Dr. Henry Allen, IJF Advisory Board Chair

In popular culture, among voluntary immigrants and those less informed sociologically, it is often assumed or internalized by many citizens that the United States is exceptional.  To wit, the notion is that the United States is inherently more noble or superior to other societies.  Almost never are the exact conditions underlying that conjecture explained.  Neither are the constituents related to that conjecture carefully delineated.  Proponents obfuscate, maximizing strengths and minimizing atrocities. I wonder whether another sophisticated, intelligent alien civilization [observers] who visited this planet would agree with that assumption regarding exceptionalism?  Is the proof or evidence sufficient for all beings?  More poignantly, could objective citizens who have not been brainwashed by titular injections of consumerism, materialism, white supremacy, and ethnocentric forms of indoctrination conclude the same?  I wonder.

In what ways is America exceptional in its tangible sociology, in its humanity?   For whom is exceptionalism relevant?  Under what conditions has such exceptionalism transpired?  Thus, we now have a popular ideological tenet that has not been specified or tested scientifically: based on rigorous evidence and codification.  Far more interesting is the question: for whom is American exceptionalism relevant?  Popular jingoism is not sufficient to establish truth.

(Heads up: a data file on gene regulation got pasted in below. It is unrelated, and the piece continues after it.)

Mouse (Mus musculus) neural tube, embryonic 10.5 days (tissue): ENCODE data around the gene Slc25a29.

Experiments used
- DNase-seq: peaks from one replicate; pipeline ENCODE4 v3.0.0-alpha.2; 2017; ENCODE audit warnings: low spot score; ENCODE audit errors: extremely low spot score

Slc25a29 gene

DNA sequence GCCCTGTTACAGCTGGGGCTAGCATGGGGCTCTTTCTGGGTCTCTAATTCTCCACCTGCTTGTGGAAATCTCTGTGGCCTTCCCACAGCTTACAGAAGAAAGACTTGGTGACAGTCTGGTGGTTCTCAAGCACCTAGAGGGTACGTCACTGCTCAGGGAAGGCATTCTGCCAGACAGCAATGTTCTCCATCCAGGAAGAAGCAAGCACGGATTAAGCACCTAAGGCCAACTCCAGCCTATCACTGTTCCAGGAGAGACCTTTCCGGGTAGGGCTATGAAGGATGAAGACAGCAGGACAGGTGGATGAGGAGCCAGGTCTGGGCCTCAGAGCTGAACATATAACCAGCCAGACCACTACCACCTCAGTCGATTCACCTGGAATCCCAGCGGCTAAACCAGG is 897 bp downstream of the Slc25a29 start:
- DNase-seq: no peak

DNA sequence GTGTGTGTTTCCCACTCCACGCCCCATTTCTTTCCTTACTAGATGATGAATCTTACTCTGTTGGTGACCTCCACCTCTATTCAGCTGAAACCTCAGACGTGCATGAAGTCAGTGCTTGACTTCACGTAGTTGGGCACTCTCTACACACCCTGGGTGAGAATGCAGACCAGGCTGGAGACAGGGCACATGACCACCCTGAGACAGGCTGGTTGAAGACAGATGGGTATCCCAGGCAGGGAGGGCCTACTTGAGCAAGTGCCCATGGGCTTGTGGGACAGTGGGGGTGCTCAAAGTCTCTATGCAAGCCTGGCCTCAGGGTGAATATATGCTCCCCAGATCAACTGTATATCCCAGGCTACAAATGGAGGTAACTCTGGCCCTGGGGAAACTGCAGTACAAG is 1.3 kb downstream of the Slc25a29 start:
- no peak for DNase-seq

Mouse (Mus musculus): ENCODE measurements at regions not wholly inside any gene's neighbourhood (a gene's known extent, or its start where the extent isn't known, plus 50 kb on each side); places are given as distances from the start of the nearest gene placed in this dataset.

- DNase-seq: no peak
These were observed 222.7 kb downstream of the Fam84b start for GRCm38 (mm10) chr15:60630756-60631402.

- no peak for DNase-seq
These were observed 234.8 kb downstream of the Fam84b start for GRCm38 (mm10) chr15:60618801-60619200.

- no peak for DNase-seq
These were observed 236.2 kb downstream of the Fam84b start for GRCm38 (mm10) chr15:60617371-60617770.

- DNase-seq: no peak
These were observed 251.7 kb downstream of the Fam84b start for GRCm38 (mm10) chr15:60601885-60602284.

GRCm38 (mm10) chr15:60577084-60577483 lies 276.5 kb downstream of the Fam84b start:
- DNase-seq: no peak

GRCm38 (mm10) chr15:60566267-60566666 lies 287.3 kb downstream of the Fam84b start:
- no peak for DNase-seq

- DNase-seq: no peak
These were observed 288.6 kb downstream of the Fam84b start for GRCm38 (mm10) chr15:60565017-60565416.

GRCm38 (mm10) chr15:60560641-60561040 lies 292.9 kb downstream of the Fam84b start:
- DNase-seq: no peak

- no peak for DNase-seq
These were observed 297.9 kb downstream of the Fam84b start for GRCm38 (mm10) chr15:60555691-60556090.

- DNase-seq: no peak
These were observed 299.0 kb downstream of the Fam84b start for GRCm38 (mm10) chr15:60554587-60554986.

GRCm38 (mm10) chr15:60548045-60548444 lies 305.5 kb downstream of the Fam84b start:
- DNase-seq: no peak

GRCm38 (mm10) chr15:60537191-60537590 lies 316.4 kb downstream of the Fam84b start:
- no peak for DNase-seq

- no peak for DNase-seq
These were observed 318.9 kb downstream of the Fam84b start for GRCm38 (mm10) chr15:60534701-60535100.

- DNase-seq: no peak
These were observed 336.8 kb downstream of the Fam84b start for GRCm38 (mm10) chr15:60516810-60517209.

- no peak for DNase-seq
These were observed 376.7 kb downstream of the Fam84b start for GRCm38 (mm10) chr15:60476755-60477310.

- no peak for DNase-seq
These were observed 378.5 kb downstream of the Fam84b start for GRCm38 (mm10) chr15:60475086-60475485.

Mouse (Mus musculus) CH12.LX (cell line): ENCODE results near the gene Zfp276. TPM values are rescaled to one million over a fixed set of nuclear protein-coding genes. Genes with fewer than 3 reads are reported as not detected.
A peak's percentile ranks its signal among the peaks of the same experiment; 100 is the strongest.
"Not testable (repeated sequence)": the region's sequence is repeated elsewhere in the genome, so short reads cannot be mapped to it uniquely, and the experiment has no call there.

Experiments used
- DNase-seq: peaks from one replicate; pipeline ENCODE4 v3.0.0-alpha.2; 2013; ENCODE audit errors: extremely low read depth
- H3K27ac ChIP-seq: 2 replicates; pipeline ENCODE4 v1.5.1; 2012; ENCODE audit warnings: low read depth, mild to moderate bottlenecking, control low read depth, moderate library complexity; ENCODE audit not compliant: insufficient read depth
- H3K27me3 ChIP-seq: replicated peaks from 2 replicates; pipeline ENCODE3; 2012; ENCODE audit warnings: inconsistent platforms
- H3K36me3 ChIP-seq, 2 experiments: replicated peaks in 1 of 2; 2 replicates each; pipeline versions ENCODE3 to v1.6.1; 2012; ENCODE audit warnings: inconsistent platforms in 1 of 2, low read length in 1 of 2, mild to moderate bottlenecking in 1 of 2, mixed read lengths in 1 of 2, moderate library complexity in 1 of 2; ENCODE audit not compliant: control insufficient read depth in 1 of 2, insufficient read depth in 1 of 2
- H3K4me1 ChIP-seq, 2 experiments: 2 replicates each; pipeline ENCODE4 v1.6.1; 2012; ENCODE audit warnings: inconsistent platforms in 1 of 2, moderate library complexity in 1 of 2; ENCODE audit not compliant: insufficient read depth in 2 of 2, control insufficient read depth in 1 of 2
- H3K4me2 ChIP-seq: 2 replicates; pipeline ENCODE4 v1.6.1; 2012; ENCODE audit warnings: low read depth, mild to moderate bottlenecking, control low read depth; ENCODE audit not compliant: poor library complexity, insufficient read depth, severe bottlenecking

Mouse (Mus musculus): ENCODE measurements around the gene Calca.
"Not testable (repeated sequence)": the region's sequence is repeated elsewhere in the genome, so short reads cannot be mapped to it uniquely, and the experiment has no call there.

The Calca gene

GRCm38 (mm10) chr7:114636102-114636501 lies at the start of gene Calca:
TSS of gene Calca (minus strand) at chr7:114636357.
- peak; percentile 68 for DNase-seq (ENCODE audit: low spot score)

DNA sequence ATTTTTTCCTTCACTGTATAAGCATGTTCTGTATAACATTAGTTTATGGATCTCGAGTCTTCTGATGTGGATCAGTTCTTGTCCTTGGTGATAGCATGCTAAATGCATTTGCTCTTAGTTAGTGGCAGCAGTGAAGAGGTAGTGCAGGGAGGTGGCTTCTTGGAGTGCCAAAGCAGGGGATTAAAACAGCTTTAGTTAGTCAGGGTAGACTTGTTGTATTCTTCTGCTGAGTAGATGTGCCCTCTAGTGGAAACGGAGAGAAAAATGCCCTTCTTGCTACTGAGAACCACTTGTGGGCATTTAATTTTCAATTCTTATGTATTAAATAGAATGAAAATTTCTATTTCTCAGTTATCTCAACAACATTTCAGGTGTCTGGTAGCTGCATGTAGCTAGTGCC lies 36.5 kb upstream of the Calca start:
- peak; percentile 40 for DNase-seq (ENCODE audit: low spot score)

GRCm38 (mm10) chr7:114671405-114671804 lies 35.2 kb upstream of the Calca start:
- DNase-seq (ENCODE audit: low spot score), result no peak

Slaves, and generations of their descendants, would vigorously contest the operative notion of American exceptionalism, given the inhumanity and barbarity of their treatment across centuries.  Kidnapping, torture, rape, racism, segregation, voter suppression, terrorism as well as rationalizations and unparalleled hypocrisy may inexorably be the secret ingredients that produce American exceptionalism in that regard!  Perhaps this exceptionalism is related to the nation’s legacy of hypocrisy, inconsistency, arrogance, and lack of restitution.  The constitution and laws inculcated from this legacy remain suspect regarding their efficacy and effectiveness for involuntary immigrants even to this day.

I imagine that indigenous, Native Americans would see American exceptionalism in the relentless genocide directed against them.  The radiation or consequences from that history echo in the oppression and poverty that continues unabated.  Latinx descendants could point to a cornucopia of other indignities and indiscretions, as could Asian Americans document a plethora of indecencies.  In short, apart from the incipient aristocracy or autocracy of white supremacy, there is no such thing as American exceptionalism.  If not ‘white,’ we must continue to fight against bogus notions of exceptionalism and their oppressive antecedents!